Dianne Frances D. Powell
TERRE HAUTE —
Around 100 people from Poland, Brazil, Terre Haute and surrounding areas packed Poland Historical Chapel Sunday to spend “An Afternoon with Philip Gulley.”
A light afternoon.
From the first few words of his talk, Gulley — a pastor and author — brought the crowd to roars of laughter. He told story after funny story about his childhood and about smalltown living.
“Growing up, I wanted to be in the medical profession ... but I wasn’t smart enough,” Gulley said to the crowd.
“So then I became a pastor,” he joked. The audience broke into laughs.
The Rev. Philip Gulley is pastor of Fairfield Friends Meeting in Plainfield. He is the author of 16 books including the “Harmony” series of novels about a fictitious Indiana town and its Quaker community and “Front Porch Tales: Warm Hearted Stories of Family, Faith, Laughter and Love.”
Gulley has also hosted shows on Indiana PBS stations.
He is known to some as a voice of smalltown American life.
“I just love the depth of caring at small towns,” Gulley told the Tribune-Star.
In some of his books and during his talk, Gulley captured the truths of everyday life through humor.
“Back in the days, back in the olden days ... you did not argue with your parents. You did not do that. You did not talk back ... and nobody cared how you felt, so consequently you just got over it,” Gulley said.
“You learned to live with adversity,” he told the crowd after one of his stories.
“We do relate to his stories,” said Joyce Smidley, board chair of the Poland Historical Chapel Society Inc., a nonprofit organization that runs the Poland Historical Chapel.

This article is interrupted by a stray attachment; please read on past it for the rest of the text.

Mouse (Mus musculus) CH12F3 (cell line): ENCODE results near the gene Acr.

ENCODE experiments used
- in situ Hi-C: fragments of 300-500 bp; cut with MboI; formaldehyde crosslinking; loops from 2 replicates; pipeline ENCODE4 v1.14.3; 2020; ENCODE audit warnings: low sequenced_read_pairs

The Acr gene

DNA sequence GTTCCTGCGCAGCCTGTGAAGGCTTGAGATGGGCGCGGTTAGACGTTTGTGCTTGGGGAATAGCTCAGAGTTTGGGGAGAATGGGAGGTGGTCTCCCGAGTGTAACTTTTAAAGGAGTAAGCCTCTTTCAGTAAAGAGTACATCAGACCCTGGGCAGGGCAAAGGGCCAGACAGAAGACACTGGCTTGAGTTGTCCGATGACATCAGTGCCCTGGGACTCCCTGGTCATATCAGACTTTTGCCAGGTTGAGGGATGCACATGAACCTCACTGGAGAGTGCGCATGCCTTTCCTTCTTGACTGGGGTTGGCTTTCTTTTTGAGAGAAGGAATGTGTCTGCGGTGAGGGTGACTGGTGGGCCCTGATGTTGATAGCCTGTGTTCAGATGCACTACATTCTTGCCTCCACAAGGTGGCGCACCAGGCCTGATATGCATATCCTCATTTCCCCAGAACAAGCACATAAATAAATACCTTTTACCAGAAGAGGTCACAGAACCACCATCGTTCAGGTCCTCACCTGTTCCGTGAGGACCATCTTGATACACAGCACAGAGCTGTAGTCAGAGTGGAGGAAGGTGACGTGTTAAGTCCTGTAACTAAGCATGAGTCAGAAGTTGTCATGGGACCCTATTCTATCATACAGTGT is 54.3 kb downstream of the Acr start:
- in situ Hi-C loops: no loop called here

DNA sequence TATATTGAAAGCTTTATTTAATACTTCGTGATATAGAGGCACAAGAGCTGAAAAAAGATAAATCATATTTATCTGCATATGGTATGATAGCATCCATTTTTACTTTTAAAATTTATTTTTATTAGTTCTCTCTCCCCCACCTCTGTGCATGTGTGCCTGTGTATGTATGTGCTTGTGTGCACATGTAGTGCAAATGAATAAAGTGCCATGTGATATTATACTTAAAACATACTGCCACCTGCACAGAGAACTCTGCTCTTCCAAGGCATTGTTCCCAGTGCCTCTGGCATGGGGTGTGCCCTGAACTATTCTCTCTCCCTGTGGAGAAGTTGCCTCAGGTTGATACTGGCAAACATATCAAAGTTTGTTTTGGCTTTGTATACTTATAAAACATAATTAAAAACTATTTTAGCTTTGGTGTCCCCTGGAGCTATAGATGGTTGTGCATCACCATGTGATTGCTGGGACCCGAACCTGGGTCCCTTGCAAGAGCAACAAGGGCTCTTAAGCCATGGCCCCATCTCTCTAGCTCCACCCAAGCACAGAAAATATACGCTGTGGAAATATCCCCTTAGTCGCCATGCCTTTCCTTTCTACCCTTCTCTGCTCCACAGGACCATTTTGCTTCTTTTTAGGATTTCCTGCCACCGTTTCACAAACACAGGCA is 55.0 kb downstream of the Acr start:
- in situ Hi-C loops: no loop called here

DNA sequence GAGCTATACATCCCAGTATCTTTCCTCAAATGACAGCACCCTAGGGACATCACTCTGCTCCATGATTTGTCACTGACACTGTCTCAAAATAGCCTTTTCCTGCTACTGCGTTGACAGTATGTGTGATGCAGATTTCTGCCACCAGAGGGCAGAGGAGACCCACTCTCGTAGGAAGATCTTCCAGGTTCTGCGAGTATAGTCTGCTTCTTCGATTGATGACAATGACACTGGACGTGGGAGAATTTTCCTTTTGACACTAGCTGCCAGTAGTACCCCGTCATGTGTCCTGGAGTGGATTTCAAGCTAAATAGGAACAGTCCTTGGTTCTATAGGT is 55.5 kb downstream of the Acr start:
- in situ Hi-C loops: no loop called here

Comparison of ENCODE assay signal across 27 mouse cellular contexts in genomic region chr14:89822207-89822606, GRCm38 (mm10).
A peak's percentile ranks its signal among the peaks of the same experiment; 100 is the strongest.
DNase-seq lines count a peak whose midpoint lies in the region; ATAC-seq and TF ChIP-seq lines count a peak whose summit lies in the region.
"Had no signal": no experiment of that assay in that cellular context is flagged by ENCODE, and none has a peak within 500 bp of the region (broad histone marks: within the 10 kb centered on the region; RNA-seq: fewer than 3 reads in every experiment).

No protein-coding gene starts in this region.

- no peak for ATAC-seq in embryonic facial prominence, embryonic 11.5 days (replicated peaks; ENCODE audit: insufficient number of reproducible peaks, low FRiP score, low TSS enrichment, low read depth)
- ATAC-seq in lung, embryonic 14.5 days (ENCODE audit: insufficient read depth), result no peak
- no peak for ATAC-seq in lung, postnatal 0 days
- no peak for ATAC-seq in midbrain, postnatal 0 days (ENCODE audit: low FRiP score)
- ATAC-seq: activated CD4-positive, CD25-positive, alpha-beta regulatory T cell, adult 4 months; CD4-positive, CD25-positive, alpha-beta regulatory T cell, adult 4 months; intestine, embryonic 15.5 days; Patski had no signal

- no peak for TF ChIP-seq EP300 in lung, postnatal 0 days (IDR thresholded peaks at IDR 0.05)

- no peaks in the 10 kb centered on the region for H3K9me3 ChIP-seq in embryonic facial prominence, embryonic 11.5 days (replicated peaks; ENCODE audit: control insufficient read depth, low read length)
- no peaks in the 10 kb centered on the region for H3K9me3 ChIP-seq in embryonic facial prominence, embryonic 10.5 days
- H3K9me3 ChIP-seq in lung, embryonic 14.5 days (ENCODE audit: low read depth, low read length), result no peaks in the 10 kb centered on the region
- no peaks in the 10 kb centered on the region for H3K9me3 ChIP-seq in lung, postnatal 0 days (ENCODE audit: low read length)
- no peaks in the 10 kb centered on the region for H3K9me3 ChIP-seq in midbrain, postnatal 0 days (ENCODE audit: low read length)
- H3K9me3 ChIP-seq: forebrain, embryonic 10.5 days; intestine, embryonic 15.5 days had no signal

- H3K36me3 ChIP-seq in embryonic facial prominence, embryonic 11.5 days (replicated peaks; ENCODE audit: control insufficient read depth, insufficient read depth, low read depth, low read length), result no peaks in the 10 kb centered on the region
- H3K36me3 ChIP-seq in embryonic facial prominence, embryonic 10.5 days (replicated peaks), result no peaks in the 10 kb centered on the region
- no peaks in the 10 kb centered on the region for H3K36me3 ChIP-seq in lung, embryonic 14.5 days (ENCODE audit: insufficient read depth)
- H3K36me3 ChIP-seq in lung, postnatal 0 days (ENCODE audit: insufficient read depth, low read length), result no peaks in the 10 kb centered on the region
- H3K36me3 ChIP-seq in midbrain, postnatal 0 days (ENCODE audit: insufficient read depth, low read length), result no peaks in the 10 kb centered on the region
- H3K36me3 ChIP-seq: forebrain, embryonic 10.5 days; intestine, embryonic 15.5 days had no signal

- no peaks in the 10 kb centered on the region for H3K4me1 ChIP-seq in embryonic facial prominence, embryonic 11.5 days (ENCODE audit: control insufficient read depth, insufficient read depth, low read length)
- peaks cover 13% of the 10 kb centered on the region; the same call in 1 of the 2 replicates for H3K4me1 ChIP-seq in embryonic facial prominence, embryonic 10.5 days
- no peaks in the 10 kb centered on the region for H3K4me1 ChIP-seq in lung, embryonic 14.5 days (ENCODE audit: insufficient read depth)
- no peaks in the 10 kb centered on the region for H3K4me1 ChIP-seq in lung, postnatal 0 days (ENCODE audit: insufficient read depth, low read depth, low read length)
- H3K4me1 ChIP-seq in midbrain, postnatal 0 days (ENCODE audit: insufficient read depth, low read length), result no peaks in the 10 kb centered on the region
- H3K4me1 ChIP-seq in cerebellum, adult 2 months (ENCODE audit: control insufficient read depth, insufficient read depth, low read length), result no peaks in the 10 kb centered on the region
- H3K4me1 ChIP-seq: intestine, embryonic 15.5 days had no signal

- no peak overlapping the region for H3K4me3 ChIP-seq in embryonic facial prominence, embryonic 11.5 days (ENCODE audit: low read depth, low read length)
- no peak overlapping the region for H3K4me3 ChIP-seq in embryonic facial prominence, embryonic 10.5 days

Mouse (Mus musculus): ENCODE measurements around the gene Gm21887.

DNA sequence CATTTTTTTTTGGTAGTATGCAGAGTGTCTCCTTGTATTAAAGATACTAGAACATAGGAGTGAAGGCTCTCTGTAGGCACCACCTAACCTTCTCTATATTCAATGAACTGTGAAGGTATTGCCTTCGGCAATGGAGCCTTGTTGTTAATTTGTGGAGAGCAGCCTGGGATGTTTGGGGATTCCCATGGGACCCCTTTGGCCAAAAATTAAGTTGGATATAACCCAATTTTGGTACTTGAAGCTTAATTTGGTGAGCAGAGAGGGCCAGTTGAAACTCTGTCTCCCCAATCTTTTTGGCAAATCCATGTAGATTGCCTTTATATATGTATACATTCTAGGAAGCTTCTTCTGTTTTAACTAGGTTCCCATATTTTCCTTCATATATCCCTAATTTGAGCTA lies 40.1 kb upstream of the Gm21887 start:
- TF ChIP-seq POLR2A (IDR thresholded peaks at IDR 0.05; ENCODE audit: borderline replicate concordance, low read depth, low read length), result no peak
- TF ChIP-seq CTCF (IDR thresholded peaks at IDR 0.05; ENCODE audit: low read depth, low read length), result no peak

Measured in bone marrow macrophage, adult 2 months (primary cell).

The afternoon was meant to provide “enjoyment and stories we can laugh about,” Smidley said.
When the chapel doors opened on Sunday for Gulley’s talk, it was filled with people.
“Wouldn’t it be fun to pack the chapel like this every time we open the door?” Smidley said to the crowd during the introduction.
The event — which included a book signing and a reception — was the first of an annual speaker series at the historical landmark, which endured extensive damage after an arsonist set it on fire in 2009. The chapel reopened in October 2011. It was built in 1869, originally as a Presbyterian Church.
“The intent [of the speaker series] is to have as many people to the chapel as possible. We want it to be used frequently,” Smidley said.
Before the fire, the chapel has been open to the public longer hours, but now it is open for a few hours on the second Sunday of each month, Smidley said.
Programs such as the speaker series, Smidley said, is one way to open the doors more frequently.
“We hope to, in the process, gain new members for the chapel,” she said, because the organization relies heavily on its members.
Attendees paid $10 for tickets to the event. Proceeds go to the upkeep of the chapel, Smidley said.
One in the audience was Jean Hull of Reelsville. She said she has heard Gulley speak at another event in Brazil.
“He’s very interesting and funny. He’s a really good speaker,” she said.
Funny but filled with truth.
The stories ring “true to our own lives today,” Smidley said.
Tribune-Star Reporter Dianne Frances D. Powell can be reached at 812-231-4299 or email@example.com.